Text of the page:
HEALTHY EATING: Moses Guet, Karson Tiley and Alek Mayen from Staines Memorial College are pleased about the donations for the school's Breakfast Club.
HEALTHY EATING: Moses Guet, Karson Tiley and Alek Mayen from Staines Memorial College are pleased about the donations for the school's Breakfast Club. Cordell Richardson

How Ipswich kids access a healthy brekkie

BOXES of fresh produce, bread and cereals will be dropped off at one Ipswich school every week to help feed students who go to school on an empty stomach.

Access Community Services, along with its Harmony on Carmody Cafe, teamed up with Staines Memorial College to donate the food to their Breakfast Club program.

According to the Australian Bureau of Statistics, one in seven schoolchildren are starting their day without eating.

Access chief executive officer Gail Kerr said breakfast was the most important meal of the day.

"It's vital for all children to have access to healthy foods in the morning for an optimal day of education and concentration," she said.

 

Staines Memorial College breakfast club. Agau Ajang, Emily Knight and Imogen Thomas.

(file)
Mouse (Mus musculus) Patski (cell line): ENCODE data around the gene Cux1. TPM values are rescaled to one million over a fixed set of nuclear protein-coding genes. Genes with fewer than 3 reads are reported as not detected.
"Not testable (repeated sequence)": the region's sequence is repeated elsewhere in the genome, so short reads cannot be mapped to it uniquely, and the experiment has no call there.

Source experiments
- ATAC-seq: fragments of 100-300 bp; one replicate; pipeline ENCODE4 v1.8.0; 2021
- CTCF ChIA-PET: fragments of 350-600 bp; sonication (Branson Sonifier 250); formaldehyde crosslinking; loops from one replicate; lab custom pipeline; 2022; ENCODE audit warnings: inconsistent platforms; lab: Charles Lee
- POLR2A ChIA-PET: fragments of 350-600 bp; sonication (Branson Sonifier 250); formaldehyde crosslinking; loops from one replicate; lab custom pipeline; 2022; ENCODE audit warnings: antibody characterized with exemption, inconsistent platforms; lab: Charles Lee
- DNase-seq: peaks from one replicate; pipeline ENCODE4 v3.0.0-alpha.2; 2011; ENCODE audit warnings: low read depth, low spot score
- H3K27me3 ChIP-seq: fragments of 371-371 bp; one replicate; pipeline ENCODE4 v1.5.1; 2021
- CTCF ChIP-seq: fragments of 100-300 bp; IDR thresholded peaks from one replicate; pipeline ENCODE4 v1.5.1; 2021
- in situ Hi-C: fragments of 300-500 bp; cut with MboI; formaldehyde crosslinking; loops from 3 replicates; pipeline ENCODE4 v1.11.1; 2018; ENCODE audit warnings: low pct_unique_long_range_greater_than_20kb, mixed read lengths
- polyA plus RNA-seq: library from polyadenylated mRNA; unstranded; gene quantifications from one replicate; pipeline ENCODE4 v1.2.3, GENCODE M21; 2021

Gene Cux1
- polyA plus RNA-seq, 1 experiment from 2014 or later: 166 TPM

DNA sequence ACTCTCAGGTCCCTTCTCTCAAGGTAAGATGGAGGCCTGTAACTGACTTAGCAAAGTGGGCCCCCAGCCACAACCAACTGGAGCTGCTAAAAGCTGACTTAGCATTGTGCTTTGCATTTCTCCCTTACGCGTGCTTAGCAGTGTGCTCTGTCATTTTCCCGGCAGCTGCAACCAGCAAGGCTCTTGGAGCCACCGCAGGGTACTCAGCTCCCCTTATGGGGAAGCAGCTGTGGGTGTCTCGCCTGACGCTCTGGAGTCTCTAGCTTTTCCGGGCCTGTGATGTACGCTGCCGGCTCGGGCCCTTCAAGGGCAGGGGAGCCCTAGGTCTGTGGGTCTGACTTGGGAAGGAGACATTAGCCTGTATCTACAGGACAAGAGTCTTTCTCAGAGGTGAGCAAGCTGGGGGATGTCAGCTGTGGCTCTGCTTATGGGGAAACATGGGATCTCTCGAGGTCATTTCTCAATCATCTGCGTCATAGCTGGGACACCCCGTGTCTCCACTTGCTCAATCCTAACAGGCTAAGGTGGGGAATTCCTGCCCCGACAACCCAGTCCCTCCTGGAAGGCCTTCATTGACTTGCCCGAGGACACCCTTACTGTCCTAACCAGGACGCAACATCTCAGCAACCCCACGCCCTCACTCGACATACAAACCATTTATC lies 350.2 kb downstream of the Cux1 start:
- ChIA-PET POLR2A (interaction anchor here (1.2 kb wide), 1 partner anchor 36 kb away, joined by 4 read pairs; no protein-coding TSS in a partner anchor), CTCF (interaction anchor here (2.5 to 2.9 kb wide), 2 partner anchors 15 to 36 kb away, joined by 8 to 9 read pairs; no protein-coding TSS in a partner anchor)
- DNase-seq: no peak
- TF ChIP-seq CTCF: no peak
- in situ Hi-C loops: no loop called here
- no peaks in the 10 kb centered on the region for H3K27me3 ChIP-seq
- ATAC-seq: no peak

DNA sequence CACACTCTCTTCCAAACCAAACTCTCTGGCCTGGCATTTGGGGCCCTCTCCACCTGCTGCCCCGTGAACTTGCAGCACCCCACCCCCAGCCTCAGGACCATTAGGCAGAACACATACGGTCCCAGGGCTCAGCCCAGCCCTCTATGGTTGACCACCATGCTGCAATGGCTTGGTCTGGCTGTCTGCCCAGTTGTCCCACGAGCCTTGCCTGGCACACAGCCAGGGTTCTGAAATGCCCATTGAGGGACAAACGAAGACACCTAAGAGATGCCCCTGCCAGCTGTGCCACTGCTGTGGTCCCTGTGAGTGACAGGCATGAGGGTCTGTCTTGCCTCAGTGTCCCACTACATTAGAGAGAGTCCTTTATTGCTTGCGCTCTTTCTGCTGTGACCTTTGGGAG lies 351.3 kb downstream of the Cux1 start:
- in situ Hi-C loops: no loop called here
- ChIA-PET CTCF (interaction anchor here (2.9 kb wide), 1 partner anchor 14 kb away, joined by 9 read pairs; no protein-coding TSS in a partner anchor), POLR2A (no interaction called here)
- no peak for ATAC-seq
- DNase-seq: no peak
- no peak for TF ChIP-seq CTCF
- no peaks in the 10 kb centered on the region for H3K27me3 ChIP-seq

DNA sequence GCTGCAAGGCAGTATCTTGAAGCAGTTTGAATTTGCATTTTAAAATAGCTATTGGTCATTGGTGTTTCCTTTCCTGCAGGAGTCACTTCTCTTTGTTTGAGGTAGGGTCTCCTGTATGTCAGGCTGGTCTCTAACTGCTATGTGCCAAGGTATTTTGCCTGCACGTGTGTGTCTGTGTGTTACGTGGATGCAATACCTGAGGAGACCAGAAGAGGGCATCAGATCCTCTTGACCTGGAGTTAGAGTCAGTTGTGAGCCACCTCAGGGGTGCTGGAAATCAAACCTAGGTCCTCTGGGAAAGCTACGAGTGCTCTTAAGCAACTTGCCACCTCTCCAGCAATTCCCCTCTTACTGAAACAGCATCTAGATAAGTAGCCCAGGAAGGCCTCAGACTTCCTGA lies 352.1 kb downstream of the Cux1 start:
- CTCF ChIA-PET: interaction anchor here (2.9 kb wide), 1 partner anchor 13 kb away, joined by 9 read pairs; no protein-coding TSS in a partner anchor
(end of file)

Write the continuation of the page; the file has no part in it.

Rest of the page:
Agau Ajang, Emily Knight and Imogen Thomas. Cordell Richardson

"For many families, the lack of funds can be attributed to children going without breakfast, and in partnership with Staines Memorial College and our community hub, which is on site at the school, it's important for us to look to support local families in giving the start they need for their children to grow and learn."

Access' community hub at the school is one of 12 community hubs across southeast Queensland.

Community hubs are places where migrant and refugee families, particularly mothers with young children, come to connect, share and learn.

It helps bridge the gap to help migrants feel more connected to their community and link them with community services.